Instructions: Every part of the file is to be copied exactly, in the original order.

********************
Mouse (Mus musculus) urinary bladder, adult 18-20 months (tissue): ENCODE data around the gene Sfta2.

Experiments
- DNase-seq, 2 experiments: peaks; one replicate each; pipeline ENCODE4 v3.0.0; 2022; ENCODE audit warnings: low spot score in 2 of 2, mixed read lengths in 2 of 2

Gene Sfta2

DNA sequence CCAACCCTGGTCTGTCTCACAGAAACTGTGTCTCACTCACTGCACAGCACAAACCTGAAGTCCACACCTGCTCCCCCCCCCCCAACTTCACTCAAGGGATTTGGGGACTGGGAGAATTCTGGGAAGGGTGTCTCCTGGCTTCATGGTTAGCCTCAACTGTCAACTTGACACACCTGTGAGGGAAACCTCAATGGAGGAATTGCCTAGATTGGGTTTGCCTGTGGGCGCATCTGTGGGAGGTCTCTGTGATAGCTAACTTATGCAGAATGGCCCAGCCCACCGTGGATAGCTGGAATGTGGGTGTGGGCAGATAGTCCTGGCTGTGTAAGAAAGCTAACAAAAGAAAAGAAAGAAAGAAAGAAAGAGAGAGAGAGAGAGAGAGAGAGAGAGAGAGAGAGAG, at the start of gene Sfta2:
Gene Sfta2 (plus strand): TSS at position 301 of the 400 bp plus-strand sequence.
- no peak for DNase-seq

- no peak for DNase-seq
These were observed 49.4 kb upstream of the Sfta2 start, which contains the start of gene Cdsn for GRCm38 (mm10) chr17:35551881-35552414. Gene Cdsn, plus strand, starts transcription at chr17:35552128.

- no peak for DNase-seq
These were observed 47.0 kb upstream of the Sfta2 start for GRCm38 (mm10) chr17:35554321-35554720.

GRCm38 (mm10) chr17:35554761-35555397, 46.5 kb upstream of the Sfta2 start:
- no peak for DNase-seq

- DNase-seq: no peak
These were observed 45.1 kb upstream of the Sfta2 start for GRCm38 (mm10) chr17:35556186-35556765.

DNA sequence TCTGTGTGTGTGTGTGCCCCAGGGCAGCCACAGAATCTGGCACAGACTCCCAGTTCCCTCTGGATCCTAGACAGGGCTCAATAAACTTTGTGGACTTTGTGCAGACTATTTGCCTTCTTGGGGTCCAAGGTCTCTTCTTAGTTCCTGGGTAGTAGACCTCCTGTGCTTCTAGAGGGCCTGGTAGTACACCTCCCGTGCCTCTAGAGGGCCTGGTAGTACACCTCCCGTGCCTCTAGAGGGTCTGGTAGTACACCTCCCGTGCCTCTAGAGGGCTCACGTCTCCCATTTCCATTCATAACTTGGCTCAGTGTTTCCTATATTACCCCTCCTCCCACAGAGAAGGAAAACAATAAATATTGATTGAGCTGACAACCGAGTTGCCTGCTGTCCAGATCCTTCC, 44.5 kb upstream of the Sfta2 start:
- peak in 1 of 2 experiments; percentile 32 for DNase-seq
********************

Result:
Mouse (Mus musculus) urinary bladder, adult 18-20 months (tissue): ENCODE data around the gene Sfta2.

Experiments
- DNase-seq, 2 experiments: peaks; one replicate each; pipeline ENCODE4 v3.0.0; 2022; ENCODE audit warnings: low spot score in 2 of 2, mixed read lengths in 2 of 2

Gene Sfta2

DNA sequence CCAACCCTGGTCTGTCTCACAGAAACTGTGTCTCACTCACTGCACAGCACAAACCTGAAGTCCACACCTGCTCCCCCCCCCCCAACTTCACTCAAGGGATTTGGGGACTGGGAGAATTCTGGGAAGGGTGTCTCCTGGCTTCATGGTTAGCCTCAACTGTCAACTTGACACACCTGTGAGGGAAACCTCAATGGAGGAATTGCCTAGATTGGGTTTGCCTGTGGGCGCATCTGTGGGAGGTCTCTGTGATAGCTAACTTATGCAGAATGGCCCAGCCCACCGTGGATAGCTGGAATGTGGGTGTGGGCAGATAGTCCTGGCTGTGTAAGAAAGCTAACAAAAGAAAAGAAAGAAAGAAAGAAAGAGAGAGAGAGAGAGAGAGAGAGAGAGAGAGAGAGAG, at the start of gene Sfta2:
Gene Sfta2 (plus strand): TSS at position 301 of the 400 bp plus-strand sequence.
- no peak for DNase-seq

- no peak for DNase-seq
These were observed 49.4 kb upstream of the Sfta2 start, which contains the start of gene Cdsn for GRCm38 (mm10) chr17:35551881-35552414. Gene Cdsn, plus strand, starts transcription at chr17:35552128.

- no peak for DNase-seq
These were observed 47.0 kb upstream of the Sfta2 start for GRCm38 (mm10) chr17:35554321-35554720.

GRCm38 (mm10) chr17:35554761-35555397, 46.5 kb upstream of the Sfta2 start:
- no peak for DNase-seq

- DNase-seq: no peak
These were observed 45.1 kb upstream of the Sfta2 start for GRCm38 (mm10) chr17:35556186-35556765.

DNA sequence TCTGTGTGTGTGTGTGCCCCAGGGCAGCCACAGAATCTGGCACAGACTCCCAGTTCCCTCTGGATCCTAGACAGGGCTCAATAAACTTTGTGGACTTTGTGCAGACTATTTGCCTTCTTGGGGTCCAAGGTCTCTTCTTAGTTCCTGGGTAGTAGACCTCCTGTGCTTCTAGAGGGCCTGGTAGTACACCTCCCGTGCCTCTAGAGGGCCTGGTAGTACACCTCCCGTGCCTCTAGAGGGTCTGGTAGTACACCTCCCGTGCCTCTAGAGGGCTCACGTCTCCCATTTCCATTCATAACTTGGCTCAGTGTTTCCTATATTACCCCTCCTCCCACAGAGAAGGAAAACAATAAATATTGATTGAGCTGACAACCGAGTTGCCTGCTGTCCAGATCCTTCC, 44.5 kb upstream of the Sfta2 start:
- peak in 1 of 2 experiments; percentile 32 for DNase-seq